“The stable outlook reflects our view that risks to Saudi Arabia’s credit profile are broadly balanced. The government’s reform program, including the plans to balance the fiscal budget by 2023, could over time offer a route back to a higher rating level,” said Moody’s.


Sony buys EMI Music Publishing in $1.9 billion deal

The agreement is Sony’s first major deal under new CEO Kenichiro Yoshida, who noted the music business has enjoyed a ‘resurgence’ in recent years. (AFP)
Updated 50 min 39 sec ago
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Sony buys EMI Music Publishing in $1.9 billion deal

  • The deal adds a catalogue of more than two million songs — including some of the greatest hits from the first half of the 20th century — to Sony’s already huge repertoire
  • Judy Garland’s “Over the Rainbow” continues to be a top-10 money-spinner even today, more than 75 years after its initial release

TOKYO: Japanese entertainment giant Sony on Tuesday unveiled a $1.9-billion deal to buy industry titan EMI Music Publishing, which has the rights to songs by the likes of Queen and Pharrell Williams.
The deal adds a catalogue of more than two million songs — including some of the greatest hits from the first half of the 20th century — to Sony’s already huge repertoire.
The agreement is Sony’s first major deal under new CEO Kenichiro Yoshida, who noted the music business has enjoyed a “resurgence” in recent years due to streaming services provided by companies such as Spotify and Apple.
With this purchase, Sony “is becoming one of the biggest music publishing companies, both in name and reality,” Yoshida told reporters.
“We are thrilled to bring EMI Music Publishing into the Sony family and maintain our number-one position in the music publishing industry,” Yoshida said in an earlier statement.
“I believe this acquisition will be a particularly significant milestone for our long-term growth,” added Yoshira, who took the Sony helm last month.
Sony said it had signed a deal with Abu Dhabi-based investment firm Mubadala to buy its 60-percent holding, giving the Japanese firm an indirect stake of approximately 90 percent.
The agreement values EMI Music Publishing at $4.75 billion, the Sony statement said, adding that “the closing of the transaction is subject to certain closing conditions, including regulatory approvals.”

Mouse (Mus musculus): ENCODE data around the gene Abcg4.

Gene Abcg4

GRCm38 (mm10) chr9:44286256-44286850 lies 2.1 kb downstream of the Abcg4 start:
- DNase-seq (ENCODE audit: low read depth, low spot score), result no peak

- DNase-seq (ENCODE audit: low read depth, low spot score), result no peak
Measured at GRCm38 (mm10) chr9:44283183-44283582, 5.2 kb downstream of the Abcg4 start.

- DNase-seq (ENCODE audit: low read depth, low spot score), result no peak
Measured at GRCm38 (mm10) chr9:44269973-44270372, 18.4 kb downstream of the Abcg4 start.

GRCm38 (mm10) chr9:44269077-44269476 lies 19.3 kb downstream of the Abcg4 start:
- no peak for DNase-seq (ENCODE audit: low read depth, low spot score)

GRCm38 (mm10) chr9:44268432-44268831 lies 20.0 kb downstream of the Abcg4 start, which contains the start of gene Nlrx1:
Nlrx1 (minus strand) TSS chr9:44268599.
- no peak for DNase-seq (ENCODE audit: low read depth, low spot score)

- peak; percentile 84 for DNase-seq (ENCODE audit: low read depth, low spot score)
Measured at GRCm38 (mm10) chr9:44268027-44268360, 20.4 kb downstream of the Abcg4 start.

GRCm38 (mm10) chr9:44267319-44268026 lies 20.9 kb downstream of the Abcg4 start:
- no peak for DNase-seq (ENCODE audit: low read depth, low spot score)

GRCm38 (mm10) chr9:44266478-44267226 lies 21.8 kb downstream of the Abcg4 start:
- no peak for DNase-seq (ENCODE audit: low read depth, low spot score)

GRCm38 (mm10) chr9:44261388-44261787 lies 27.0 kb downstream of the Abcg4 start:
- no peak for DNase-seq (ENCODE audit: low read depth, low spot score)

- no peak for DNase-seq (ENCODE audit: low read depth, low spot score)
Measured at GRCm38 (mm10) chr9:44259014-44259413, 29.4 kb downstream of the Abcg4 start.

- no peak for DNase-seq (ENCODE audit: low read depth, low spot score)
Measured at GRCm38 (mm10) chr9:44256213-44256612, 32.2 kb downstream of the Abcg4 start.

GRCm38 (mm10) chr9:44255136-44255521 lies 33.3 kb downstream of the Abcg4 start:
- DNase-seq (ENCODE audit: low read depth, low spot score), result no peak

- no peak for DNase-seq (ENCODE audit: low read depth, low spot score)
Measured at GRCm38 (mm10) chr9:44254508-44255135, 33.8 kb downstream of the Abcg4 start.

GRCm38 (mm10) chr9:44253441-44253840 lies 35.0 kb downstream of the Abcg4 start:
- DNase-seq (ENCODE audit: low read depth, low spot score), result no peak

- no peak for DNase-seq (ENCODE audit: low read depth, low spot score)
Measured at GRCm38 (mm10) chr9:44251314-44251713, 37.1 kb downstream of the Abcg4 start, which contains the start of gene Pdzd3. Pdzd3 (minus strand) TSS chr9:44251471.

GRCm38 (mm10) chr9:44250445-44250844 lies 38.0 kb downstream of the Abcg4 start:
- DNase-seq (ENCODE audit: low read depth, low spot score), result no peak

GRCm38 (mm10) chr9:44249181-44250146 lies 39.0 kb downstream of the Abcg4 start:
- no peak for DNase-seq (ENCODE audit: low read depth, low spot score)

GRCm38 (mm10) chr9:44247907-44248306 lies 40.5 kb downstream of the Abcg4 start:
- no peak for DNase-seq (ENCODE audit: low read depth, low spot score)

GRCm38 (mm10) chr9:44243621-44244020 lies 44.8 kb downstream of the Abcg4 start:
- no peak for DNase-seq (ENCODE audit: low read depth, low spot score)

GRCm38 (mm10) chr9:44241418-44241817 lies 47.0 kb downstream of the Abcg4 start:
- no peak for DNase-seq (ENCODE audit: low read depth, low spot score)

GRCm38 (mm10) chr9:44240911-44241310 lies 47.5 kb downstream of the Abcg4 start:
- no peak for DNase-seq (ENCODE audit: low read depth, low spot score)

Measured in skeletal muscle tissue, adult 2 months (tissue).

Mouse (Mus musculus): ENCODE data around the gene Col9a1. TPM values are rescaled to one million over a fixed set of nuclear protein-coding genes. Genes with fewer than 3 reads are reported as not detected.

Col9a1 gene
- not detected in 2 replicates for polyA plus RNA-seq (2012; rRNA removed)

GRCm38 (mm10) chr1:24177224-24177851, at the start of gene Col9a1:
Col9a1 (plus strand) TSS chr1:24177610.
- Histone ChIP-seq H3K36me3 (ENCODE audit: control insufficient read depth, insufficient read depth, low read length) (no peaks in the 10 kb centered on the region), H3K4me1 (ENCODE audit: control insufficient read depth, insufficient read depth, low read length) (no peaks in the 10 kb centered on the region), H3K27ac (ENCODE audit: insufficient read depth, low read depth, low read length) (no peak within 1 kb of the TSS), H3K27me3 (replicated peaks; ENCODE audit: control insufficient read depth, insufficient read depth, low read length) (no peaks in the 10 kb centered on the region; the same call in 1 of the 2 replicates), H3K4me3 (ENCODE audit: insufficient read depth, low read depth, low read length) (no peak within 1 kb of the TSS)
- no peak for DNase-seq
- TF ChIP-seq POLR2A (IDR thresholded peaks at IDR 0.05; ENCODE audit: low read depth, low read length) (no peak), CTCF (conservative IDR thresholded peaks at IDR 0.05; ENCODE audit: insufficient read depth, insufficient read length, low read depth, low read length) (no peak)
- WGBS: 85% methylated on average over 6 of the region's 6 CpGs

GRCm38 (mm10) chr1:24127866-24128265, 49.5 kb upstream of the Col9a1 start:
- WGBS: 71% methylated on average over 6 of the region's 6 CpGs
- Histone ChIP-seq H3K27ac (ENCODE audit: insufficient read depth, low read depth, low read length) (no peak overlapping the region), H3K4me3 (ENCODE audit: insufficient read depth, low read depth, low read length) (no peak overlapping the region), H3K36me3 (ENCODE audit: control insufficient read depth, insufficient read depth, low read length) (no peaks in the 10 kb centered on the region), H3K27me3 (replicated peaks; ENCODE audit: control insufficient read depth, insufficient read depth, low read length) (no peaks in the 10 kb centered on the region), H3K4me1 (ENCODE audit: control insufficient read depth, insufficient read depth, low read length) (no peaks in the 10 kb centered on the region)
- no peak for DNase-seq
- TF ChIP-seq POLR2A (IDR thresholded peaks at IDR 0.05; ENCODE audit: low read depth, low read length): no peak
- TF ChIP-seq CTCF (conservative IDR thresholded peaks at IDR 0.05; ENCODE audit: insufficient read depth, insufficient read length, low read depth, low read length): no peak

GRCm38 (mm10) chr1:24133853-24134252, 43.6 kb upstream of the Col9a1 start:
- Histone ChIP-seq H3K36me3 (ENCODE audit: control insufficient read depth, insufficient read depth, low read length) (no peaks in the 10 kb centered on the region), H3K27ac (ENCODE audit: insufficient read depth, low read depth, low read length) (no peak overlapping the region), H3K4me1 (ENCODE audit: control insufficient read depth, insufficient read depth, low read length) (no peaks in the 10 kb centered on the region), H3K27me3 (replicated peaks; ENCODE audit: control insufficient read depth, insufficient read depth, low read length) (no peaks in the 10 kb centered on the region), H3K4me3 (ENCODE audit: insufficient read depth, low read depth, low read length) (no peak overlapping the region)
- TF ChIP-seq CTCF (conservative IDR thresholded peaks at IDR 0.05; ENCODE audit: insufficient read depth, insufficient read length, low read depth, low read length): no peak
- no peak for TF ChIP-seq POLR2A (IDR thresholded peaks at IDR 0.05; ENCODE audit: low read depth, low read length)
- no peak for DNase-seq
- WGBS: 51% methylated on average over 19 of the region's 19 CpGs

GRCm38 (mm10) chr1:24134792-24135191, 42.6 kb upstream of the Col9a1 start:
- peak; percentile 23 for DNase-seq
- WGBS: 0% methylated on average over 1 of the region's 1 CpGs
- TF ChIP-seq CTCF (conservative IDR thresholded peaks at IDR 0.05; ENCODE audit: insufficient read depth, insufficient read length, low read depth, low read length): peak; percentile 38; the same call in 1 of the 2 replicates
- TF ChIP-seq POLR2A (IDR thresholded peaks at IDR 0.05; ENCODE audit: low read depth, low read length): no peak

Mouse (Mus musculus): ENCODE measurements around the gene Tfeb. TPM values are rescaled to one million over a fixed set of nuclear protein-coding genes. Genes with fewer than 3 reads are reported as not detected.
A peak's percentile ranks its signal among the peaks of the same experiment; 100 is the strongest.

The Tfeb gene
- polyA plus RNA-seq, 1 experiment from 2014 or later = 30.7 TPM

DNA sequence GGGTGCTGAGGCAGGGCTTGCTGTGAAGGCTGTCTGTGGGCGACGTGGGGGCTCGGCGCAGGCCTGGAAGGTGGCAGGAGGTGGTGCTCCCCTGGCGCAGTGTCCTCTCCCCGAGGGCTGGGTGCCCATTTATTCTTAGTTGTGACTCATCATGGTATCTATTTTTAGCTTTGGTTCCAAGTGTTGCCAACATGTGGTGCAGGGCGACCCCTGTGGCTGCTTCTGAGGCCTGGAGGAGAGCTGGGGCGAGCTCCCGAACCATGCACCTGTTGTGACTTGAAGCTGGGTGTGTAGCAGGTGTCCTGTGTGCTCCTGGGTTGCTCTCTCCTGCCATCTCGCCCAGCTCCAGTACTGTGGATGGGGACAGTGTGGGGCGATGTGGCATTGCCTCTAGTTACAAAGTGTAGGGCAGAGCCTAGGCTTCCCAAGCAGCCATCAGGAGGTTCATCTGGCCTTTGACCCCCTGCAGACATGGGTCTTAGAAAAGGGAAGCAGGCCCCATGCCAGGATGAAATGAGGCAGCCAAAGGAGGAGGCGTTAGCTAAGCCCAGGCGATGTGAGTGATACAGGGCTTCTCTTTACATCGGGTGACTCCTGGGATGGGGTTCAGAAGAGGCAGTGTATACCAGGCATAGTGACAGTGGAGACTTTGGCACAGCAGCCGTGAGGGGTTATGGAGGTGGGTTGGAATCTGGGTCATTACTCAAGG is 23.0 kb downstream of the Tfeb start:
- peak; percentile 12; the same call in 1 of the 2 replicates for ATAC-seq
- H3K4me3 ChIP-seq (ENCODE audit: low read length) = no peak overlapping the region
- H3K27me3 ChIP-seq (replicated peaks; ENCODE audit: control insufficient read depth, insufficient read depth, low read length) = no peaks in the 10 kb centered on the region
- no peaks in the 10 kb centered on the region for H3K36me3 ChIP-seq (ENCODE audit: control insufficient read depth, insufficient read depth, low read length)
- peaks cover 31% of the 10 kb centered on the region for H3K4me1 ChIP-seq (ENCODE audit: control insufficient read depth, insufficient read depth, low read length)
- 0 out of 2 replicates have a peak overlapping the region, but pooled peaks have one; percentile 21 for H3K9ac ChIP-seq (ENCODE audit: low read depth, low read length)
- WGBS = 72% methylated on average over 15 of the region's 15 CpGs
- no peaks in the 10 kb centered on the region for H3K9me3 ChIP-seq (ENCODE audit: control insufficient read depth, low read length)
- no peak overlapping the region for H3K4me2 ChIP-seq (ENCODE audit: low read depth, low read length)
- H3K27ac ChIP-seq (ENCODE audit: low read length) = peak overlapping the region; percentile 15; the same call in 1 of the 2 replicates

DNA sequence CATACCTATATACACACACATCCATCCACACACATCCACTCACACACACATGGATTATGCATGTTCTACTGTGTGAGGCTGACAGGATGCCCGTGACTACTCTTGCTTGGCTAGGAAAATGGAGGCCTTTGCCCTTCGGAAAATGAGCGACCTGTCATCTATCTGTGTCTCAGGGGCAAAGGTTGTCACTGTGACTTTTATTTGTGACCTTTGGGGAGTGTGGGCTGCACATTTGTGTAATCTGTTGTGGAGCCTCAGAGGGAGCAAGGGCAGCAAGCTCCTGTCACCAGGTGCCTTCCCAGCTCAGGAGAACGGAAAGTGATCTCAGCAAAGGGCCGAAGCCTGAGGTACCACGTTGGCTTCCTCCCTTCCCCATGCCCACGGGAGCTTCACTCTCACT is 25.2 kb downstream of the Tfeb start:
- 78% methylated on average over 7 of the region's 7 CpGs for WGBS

Yoshida also Tuesday unveiled Sony’s latest strategic plan, which aims to bolster its content business — pursuing the direction his predecessor Kazuo Hirai had taken to revitalize one of Japan’s best-known firms.
“We are a technology firm, but the technology means not only electronics but also entertainment and content-creation” in today’s world, Yoshida said.
Sony will continue to build up its content services — as shown by Tuesday’s deal — and also invest heavily in cutting-edge technologies including image sensors, he said.
“This is part of Sony’s strategy under Yoshida to beef up its entertainment businesses,” noted Hideki Yasuda, an analyst at Ace Research Institute in Tokyo.
“In the music business, copyrights are crucial. So, the deal is meaningful, and its price appears practical and reasonable,” the analyst said, adding that success would depend on the quality of the content Sony creates in the future.
The electronics and entertainment behemoth last month reported record annual profits of $4.5 billion, a roaring recovery supported by better sales across the board and helped by box office blockbusters like its Jumanji reboot.
Those figures were seen as a fitting send-off for Hirai, who recently stepped down as the firm’s chief executive after spending the past six years pulling the firm out of deep financial troubles.
Hirai led an aggressive restructuring drive at Sony, cutting thousands of jobs while selling business units and assets.
EMI is the second-largest music publishing company by revenue and either owns or administers some two million songs, including classics by the likes of Queen, Sam Smith and Pharrell Williams.
As for Sony, it already owns 2.3 million copyrights, including the Beatles catalogue, as well as being a massive player in IT, communications, film and gaming.
EMI holds a “comprehensive and diverse collection of copyrights for music and lyrics” from a “wide variety of iconic and popular songwriters,” the statement said.
Judy Garland’s “Over the Rainbow” continues to be a top-10 money-spinner even today, more than 75 years after its initial release, it added.
Current songwriters under its banner include Kanye West, Alicia Keys, Drake, Pink, Fetty Wap and Hozier.
Investors appeared dubious about the acquisition and the new strategic plan however, with Sony stock down around 1.2 percent in the afternoon, underperforming the wider Japanese market, which was fractionally weaker.